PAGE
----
Study Design: Multi-center, prospective, observational cohort. Objective: To compare myelopathic vs. non-myelopathic ambulatory patients in short- and long-term neurologic function, operative treatment, and patient-reported outcomes. Methods: Pediatric deformity patients from 16 centers were enrolled with the following inclusion criteria: aged 10-21 years-old, a Cobb angle ≥100° in either the coronal or sagittal plane or any sized deformity with a planned 3-column osteotomy, and community ambulators. Patients were dichotomized into 2 groups: myelopathic (abnormal preoperative neurologic exam with signs/symptoms of myelopathy) and non-myelopathic (no clinical signs/symptoms of myelopathy). Results: Of 311 patients with an average age of 14.7 ± 2.8 years, 29 (9.3%) were myelopathic and 282 (90.7%) were non-myelopathic. There was no difference in age (P = 0.18), gender (P = 0.09), and Risser Stage (P = 0.06), while more patients in the non-myelopathic group had previous surgery (16.1% vs. 3.9%; P = 0.03). Mean lower extremity motor score (LEMS) in myelopathic patients increased significantly compared to baseline at every postoperative visit: Baseline: 40.7 ± 9.9; Immediate postop: 46.0 ± 7.1, P = 0.02; 1-year: 48.2 ± 3.7, P < 0.001; 2-year: 48.2 ± 7.7, P < 0.001). The non-myelopathic group had significantly higher LEMS immediately postoperative (P = 0.0007), but by 1-year postoperative, there was no difference in LEMS between groups (non-myelopathic: 49.3 ± 3.6, myelopathic: 48.2 ± 3.7, P = 0.10) and was maintained at 2-years postoperative (non-myelopathic: 49.2 ± 3.3, myelopathic: 48.2 ± 5.7, P = 0.09). Both groups improved significantly in all SRS domains compared to preoperative, with no difference in scores in the domains for pain (P = 0.12), self-image (P = 0.08), and satisfaction (P = 0.83) at latest follow-up. Conclusion: In severe spinal deformity pediatric patients presenting with preoperative myelopathy undergoing spinal reconstructive surgery, myelopathic patients can expect significant improvement in neurologic function postoperatively. At 1-year and 2-year postoperative, neurologic function was no different between groups. While non-myelopathic patients had significantly higher postoperative outcomes in SRS mental-health, function, and total-score, both groups had significantly improved outcomes in every SRS domain compared to preoperative.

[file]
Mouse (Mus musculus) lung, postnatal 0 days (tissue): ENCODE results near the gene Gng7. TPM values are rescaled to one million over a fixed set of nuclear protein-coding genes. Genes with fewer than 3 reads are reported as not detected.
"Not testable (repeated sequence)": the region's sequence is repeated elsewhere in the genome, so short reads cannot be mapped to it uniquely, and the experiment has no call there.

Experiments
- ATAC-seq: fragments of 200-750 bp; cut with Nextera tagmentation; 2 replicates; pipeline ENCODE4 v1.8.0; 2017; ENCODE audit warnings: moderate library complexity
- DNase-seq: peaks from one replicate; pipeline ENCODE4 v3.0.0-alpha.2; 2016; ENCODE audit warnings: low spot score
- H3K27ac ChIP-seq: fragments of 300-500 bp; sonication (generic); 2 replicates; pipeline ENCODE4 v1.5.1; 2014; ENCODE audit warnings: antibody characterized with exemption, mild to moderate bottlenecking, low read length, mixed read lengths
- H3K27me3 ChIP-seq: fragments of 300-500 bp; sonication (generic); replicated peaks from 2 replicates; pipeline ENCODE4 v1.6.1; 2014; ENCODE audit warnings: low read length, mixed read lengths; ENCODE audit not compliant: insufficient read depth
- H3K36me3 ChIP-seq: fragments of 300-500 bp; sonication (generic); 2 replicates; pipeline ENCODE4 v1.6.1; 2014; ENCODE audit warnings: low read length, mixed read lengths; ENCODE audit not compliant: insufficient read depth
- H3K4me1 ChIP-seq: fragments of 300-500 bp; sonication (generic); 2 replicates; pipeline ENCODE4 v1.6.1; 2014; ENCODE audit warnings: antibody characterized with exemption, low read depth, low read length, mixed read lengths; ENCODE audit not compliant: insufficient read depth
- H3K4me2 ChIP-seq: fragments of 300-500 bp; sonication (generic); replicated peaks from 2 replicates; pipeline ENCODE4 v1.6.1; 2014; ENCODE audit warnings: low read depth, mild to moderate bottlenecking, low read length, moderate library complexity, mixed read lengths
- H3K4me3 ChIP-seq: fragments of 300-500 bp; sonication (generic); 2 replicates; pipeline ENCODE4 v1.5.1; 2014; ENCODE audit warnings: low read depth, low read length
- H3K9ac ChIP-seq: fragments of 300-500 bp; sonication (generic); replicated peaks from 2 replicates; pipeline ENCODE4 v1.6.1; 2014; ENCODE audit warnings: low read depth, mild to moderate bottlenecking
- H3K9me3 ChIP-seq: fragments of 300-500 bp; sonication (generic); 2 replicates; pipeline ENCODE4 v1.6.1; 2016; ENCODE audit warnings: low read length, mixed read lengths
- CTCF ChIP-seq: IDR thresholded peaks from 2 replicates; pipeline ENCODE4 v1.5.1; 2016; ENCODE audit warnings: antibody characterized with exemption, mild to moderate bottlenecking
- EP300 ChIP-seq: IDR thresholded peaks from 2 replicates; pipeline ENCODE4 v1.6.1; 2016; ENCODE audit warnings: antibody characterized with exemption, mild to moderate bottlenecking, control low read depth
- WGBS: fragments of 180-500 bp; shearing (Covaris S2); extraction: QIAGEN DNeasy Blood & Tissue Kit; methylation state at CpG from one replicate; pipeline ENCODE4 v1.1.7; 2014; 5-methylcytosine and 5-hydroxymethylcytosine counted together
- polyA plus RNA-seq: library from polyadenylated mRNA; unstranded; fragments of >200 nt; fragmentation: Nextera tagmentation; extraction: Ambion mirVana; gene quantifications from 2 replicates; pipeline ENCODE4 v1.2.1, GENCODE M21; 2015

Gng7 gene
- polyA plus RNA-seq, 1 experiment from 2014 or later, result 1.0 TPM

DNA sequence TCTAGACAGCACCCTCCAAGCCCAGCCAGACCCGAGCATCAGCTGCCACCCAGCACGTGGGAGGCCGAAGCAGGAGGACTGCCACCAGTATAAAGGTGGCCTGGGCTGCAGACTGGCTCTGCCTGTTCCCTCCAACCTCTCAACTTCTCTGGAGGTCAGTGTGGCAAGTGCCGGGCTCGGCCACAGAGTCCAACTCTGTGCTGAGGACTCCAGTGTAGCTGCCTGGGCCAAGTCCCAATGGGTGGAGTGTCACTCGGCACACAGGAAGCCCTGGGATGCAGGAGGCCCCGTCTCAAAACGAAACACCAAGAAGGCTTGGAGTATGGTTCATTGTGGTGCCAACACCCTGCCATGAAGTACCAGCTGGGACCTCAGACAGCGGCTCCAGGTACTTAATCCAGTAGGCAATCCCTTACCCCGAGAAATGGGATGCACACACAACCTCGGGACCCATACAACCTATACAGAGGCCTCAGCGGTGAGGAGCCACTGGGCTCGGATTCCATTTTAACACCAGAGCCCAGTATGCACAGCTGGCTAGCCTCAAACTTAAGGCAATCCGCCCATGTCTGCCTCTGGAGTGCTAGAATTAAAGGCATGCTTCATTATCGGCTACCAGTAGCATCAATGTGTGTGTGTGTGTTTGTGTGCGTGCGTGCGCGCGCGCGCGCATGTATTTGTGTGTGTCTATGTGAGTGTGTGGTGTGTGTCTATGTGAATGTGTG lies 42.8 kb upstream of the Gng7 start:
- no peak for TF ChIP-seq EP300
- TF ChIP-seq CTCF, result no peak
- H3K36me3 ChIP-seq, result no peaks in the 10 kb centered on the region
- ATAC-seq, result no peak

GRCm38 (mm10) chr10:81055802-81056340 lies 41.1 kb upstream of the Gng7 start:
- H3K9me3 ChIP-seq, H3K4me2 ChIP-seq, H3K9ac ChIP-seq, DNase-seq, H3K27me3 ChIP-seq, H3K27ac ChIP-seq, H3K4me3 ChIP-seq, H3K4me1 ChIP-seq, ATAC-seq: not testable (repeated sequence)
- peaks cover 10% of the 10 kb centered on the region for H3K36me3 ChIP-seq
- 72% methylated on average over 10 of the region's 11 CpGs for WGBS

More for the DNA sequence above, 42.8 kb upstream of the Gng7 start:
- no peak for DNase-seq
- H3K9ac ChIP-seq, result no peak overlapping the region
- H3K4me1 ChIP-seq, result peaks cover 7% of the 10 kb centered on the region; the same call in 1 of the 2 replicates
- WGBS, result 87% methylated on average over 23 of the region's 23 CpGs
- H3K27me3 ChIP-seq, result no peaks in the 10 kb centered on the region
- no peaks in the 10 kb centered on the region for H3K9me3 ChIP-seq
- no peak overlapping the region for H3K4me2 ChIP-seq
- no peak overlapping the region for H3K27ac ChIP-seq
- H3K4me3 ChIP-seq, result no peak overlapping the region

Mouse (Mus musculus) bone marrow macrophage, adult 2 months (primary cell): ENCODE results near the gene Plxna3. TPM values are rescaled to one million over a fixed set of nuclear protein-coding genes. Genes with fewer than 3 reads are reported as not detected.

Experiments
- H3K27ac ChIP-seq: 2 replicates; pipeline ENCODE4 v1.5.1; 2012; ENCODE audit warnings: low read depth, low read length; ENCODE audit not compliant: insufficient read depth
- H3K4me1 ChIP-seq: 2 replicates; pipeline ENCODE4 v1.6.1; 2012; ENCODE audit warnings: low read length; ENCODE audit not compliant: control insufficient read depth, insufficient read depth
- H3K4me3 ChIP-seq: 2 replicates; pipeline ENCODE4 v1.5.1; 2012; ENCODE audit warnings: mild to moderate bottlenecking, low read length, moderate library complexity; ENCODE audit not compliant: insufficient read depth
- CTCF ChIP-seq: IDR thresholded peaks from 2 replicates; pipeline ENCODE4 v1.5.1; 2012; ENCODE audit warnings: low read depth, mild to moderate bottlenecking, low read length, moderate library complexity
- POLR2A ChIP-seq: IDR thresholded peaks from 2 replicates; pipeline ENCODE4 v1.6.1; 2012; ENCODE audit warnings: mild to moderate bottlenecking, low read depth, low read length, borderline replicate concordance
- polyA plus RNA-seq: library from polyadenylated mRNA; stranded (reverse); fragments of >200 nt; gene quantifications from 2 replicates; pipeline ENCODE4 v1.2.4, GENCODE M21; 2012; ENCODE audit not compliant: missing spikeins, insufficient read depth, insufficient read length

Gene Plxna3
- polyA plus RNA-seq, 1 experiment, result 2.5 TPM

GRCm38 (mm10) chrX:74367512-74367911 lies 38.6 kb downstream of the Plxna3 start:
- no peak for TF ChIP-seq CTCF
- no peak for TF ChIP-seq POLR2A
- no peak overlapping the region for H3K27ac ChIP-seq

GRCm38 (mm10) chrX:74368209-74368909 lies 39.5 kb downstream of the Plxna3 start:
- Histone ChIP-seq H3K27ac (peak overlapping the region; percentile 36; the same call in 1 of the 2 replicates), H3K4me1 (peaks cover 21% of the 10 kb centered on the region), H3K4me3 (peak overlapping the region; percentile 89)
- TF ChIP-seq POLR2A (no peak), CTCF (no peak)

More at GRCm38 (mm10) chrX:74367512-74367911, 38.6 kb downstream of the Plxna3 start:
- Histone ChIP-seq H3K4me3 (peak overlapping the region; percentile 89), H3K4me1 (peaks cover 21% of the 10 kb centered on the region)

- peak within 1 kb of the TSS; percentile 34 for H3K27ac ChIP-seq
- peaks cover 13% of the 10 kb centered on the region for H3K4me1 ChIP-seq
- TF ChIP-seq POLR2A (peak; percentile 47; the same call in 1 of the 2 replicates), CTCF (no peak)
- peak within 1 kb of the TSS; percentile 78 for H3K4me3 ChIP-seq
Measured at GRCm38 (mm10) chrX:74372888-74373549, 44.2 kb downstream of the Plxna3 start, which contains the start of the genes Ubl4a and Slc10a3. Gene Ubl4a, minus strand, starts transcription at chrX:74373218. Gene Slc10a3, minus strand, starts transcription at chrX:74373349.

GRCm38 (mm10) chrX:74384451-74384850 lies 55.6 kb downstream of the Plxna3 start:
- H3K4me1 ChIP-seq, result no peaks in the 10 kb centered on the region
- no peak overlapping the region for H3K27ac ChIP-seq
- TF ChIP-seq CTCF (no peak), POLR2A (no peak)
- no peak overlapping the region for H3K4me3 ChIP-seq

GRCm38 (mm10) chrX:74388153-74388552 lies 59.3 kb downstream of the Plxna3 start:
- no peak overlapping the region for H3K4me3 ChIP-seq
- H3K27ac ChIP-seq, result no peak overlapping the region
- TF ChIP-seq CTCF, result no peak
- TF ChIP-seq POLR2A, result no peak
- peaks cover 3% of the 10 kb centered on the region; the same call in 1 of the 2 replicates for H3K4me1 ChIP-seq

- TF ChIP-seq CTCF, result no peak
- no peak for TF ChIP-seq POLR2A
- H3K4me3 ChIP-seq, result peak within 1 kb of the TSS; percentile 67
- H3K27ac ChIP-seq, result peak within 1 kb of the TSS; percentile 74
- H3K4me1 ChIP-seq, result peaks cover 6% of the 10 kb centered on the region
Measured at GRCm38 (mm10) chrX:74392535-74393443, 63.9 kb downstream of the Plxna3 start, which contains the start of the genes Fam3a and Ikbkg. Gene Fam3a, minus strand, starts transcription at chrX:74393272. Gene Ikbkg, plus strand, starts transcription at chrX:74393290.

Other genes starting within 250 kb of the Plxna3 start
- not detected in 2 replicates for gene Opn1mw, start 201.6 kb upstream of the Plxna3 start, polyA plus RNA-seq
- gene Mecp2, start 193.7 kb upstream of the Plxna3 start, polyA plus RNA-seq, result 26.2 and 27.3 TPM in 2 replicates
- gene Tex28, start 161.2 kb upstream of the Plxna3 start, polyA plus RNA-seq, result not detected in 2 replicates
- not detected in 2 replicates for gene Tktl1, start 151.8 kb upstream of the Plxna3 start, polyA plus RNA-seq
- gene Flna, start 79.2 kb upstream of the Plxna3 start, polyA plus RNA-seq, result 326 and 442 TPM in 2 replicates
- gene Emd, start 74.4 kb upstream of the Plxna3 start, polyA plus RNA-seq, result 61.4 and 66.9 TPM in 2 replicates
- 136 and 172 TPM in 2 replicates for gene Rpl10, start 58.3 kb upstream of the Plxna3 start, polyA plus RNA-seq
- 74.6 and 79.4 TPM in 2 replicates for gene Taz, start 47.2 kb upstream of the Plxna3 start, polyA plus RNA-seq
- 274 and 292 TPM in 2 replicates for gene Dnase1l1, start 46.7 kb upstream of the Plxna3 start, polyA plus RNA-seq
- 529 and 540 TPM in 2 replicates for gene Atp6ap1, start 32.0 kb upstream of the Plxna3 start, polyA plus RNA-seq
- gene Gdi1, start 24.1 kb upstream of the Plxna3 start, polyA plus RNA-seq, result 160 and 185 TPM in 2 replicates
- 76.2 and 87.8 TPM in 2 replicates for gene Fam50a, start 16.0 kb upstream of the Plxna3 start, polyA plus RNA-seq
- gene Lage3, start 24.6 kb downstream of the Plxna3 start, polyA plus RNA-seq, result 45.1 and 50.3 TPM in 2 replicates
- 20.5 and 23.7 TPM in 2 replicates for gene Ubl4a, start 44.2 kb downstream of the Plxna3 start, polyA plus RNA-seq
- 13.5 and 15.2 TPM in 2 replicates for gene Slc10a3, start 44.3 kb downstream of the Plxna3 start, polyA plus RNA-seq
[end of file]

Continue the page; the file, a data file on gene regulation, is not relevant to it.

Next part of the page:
- neurologic deficit
- neurologic function
- pediatric spine surgery
- severe pediatric spinal deformity
ASJC Scopus subject areas
- Orthopedics and Sports Medicine
- Clinical Neurology